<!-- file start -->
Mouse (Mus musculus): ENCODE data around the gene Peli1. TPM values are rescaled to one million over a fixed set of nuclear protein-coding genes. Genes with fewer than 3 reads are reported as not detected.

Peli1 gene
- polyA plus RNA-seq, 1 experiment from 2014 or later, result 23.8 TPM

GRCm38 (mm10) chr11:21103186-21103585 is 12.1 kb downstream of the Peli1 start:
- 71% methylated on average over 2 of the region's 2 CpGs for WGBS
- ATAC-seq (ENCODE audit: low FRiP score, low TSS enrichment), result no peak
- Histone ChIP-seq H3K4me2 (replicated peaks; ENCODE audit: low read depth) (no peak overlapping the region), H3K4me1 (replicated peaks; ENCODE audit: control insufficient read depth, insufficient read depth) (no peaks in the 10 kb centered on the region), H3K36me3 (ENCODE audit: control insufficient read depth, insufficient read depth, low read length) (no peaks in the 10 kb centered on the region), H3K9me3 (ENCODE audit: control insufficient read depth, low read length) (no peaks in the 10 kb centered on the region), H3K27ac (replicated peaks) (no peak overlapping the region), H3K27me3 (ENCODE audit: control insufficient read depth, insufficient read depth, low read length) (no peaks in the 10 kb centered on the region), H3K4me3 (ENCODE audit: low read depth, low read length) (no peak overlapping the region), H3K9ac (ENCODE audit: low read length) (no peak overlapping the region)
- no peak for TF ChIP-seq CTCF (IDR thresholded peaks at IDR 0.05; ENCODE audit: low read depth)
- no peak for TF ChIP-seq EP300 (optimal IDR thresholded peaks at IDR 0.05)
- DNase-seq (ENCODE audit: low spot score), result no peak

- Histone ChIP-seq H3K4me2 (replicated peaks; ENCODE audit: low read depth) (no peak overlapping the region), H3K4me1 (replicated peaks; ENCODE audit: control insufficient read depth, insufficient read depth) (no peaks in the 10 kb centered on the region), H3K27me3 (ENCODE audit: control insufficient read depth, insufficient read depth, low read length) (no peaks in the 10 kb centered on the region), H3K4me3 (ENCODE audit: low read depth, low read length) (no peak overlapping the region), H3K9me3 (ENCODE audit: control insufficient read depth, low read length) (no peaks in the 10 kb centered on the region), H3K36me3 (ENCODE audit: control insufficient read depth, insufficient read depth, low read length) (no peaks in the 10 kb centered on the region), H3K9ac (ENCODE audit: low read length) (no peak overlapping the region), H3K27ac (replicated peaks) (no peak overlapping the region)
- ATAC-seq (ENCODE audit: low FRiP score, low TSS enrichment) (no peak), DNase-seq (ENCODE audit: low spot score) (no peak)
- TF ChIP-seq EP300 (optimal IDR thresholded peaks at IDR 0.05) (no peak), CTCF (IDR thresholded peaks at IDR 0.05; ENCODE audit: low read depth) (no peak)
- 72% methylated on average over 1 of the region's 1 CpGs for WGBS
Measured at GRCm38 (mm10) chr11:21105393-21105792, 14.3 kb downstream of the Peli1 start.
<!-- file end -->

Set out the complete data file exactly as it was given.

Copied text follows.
Mouse (Mus musculus): ENCODE data around the gene Peli1. TPM values are rescaled to one million over a fixed set of nuclear protein-coding genes. Genes with fewer than 3 reads are reported as not detected.

Peli1 gene
- polyA plus RNA-seq, 1 experiment from 2014 or later, result 23.8 TPM

GRCm38 (mm10) chr11:21103186-21103585 is 12.1 kb downstream of the Peli1 start:
- 71% methylated on average over 2 of the region's 2 CpGs for WGBS
- ATAC-seq (ENCODE audit: low FRiP score, low TSS enrichment), result no peak
- Histone ChIP-seq H3K4me2 (replicated peaks; ENCODE audit: low read depth) (no peak overlapping the region), H3K4me1 (replicated peaks; ENCODE audit: control insufficient read depth, insufficient read depth) (no peaks in the 10 kb centered on the region), H3K36me3 (ENCODE audit: control insufficient read depth, insufficient read depth, low read length) (no peaks in the 10 kb centered on the region), H3K9me3 (ENCODE audit: control insufficient read depth, low read length) (no peaks in the 10 kb centered on the region), H3K27ac (replicated peaks) (no peak overlapping the region), H3K27me3 (ENCODE audit: control insufficient read depth, insufficient read depth, low read length) (no peaks in the 10 kb centered on the region), H3K4me3 (ENCODE audit: low read depth, low read length) (no peak overlapping the region), H3K9ac (ENCODE audit: low read length) (no peak overlapping the region)
- no peak for TF ChIP-seq CTCF (IDR thresholded peaks at IDR 0.05; ENCODE audit: low read depth)
- no peak for TF ChIP-seq EP300 (optimal IDR thresholded peaks at IDR 0.05)
- DNase-seq (ENCODE audit: low spot score), result no peak

- Histone ChIP-seq H3K4me2 (replicated peaks; ENCODE audit: low read depth) (no peak overlapping the region), H3K4me1 (replicated peaks; ENCODE audit: control insufficient read depth, insufficient read depth) (no peaks in the 10 kb centered on the region), H3K27me3 (ENCODE audit: control insufficient read depth, insufficient read depth, low read length) (no peaks in the 10 kb centered on the region), H3K4me3 (ENCODE audit: low read depth, low read length) (no peak overlapping the region), H3K9me3 (ENCODE audit: control insufficient read depth, low read length) (no peaks in the 10 kb centered on the region), H3K36me3 (ENCODE audit: control insufficient read depth, insufficient read depth, low read length) (no peaks in the 10 kb centered on the region), H3K9ac (ENCODE audit: low read length) (no peak overlapping the region), H3K27ac (replicated peaks) (no peak overlapping the region)
- ATAC-seq (ENCODE audit: low FRiP score, low TSS enrichment) (no peak), DNase-seq (ENCODE audit: low spot score) (no peak)
- TF ChIP-seq EP300 (optimal IDR thresholded peaks at IDR 0.05) (no peak), CTCF (IDR thresholded peaks at IDR 0.05; ENCODE audit: low read depth) (no peak)
- 72% methylated on average over 1 of the region's 1 CpGs for WGBS
Measured at GRCm38 (mm10) chr11:21105393-21105792, 14.3 kb downstream of the Peli1 start.